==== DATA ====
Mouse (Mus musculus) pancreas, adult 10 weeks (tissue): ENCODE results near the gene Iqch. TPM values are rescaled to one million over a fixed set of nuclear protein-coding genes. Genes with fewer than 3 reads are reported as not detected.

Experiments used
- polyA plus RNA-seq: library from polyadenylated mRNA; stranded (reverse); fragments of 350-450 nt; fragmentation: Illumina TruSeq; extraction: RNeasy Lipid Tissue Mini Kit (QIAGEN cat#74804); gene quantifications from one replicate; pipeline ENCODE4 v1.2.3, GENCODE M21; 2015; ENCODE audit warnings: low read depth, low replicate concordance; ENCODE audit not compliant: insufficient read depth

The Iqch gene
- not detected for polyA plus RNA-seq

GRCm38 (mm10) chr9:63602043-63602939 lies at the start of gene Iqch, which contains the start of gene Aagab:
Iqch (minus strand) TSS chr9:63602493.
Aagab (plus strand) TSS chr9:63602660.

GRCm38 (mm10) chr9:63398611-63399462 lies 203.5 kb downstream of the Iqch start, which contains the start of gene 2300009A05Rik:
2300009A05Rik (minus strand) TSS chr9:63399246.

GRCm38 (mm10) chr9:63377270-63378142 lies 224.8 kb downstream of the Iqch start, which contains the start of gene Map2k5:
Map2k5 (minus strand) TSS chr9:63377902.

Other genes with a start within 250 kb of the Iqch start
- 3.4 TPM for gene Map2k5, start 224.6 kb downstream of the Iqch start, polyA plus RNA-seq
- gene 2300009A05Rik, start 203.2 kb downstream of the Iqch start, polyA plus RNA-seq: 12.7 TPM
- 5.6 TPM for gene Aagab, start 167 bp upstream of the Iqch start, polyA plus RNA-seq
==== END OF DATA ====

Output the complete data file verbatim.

Mouse (Mus musculus) pancreas, adult 10 weeks (tissue): ENCODE results near the gene Iqch. TPM values are rescaled to one million over a fixed set of nuclear protein-coding genes. Genes with fewer than 3 reads are reported as not detected.

Experiments used
- polyA plus RNA-seq: library from polyadenylated mRNA; stranded (reverse); fragments of 350-450 nt; fragmentation: Illumina TruSeq; extraction: RNeasy Lipid Tissue Mini Kit (QIAGEN cat#74804); gene quantifications from one replicate; pipeline ENCODE4 v1.2.3, GENCODE M21; 2015; ENCODE audit warnings: low read depth, low replicate concordance; ENCODE audit not compliant: insufficient read depth

The Iqch gene
- not detected for polyA plus RNA-seq

GRCm38 (mm10) chr9:63602043-63602939 lies at the start of gene Iqch, which contains the start of gene Aagab:
Iqch (minus strand) TSS chr9:63602493.
Aagab (plus strand) TSS chr9:63602660.

GRCm38 (mm10) chr9:63398611-63399462 lies 203.5 kb downstream of the Iqch start, which contains the start of gene 2300009A05Rik:
2300009A05Rik (minus strand) TSS chr9:63399246.

GRCm38 (mm10) chr9:63377270-63378142 lies 224.8 kb downstream of the Iqch start, which contains the start of gene Map2k5:
Map2k5 (minus strand) TSS chr9:63377902.

Other genes with a start within 250 kb of the Iqch start
- 3.4 TPM for gene Map2k5, start 224.6 kb downstream of the Iqch start, polyA plus RNA-seq
- gene 2300009A05Rik, start 203.2 kb downstream of the Iqch start, polyA plus RNA-seq: 12.7 TPM
- 5.6 TPM for gene Aagab, start 167 bp upstream of the Iqch start, polyA plus RNA-seq